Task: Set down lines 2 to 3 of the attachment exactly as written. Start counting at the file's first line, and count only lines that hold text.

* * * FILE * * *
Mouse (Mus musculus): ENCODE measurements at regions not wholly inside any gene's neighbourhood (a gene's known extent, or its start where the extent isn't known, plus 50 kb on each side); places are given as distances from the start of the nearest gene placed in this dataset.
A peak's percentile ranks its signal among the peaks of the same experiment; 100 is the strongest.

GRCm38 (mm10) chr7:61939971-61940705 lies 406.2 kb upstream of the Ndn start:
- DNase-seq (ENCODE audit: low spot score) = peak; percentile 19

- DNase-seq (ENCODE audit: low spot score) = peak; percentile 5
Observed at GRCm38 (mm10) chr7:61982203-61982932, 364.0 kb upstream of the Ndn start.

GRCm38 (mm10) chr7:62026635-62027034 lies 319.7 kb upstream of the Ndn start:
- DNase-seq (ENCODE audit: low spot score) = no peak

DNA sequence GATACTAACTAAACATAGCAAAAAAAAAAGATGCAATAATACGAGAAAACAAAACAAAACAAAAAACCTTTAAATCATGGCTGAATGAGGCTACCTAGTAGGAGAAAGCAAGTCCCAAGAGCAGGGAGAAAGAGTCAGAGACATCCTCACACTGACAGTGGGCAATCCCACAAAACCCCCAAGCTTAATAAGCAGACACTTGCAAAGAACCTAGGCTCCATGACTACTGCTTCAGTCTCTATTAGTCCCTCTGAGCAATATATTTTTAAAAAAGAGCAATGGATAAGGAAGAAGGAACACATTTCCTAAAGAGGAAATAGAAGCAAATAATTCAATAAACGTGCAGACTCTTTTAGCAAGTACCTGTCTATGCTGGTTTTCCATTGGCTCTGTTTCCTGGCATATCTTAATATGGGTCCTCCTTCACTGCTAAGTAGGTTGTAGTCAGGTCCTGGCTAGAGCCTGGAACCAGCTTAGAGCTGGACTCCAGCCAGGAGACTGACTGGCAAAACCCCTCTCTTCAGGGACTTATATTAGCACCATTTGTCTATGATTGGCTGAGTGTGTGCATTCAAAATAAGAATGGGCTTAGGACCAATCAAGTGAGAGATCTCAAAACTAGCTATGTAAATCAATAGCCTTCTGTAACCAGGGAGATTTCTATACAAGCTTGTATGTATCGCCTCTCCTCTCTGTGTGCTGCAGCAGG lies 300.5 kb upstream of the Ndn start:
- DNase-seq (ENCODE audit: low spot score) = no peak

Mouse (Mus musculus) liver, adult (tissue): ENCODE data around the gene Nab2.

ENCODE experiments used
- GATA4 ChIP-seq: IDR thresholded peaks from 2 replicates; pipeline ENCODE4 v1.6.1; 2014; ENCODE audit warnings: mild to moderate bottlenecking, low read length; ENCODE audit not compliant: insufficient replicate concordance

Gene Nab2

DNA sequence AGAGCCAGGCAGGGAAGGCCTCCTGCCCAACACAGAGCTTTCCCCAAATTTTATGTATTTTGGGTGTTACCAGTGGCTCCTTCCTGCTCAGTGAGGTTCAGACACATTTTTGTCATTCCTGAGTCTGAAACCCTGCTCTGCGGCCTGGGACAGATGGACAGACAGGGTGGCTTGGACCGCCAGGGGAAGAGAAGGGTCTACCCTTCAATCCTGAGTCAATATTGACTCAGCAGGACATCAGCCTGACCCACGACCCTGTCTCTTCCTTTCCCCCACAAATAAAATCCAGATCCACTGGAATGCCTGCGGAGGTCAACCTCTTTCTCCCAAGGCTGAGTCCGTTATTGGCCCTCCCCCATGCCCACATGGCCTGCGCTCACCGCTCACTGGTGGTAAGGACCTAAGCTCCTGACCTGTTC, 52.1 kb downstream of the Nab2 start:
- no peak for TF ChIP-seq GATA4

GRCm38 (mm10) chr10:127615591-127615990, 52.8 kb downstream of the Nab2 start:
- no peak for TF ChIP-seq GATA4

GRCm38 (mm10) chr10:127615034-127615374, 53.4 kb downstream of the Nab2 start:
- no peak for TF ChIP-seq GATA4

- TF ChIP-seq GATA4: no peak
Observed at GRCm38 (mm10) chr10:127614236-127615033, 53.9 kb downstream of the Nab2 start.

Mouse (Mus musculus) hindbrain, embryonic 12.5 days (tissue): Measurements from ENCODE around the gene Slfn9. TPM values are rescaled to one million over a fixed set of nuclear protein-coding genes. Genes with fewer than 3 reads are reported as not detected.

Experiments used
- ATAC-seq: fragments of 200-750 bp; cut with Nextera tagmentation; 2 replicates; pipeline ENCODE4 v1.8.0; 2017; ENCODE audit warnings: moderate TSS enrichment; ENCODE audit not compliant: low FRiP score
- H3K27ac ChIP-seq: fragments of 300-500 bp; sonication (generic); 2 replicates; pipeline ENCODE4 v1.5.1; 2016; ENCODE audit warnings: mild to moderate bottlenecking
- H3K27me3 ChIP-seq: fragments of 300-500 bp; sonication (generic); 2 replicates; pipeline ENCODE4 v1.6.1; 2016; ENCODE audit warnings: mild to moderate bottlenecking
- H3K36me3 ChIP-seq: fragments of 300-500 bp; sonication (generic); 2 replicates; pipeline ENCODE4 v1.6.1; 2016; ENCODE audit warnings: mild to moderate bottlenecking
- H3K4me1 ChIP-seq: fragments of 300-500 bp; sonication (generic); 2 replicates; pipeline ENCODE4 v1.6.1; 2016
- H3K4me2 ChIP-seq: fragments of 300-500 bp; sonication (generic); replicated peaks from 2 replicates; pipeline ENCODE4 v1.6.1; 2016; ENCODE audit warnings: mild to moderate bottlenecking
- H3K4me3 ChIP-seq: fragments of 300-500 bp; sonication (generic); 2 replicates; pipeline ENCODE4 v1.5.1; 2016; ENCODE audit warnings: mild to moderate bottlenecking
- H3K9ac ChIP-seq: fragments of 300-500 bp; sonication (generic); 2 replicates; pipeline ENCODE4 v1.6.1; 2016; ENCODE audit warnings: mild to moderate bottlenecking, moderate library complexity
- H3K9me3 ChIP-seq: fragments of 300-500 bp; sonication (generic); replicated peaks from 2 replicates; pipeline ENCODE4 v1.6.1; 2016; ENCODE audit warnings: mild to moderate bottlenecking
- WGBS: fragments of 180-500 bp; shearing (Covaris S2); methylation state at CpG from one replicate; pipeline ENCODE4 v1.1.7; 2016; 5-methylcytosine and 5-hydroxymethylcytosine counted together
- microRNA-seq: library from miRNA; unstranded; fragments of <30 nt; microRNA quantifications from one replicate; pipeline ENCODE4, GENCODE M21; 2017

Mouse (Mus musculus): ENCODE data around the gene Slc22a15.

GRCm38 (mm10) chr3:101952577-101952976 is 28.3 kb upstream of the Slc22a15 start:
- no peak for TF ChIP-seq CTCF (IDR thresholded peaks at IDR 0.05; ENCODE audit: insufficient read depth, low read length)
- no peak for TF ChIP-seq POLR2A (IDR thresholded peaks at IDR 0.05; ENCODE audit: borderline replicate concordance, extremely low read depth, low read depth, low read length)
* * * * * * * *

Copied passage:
A peak's percentile ranks its signal among the peaks of the same experiment; 100 is the strongest.

GRCm38 (mm10) chr7:61939971-61940705 lies 406.2 kb upstream of the Ndn start: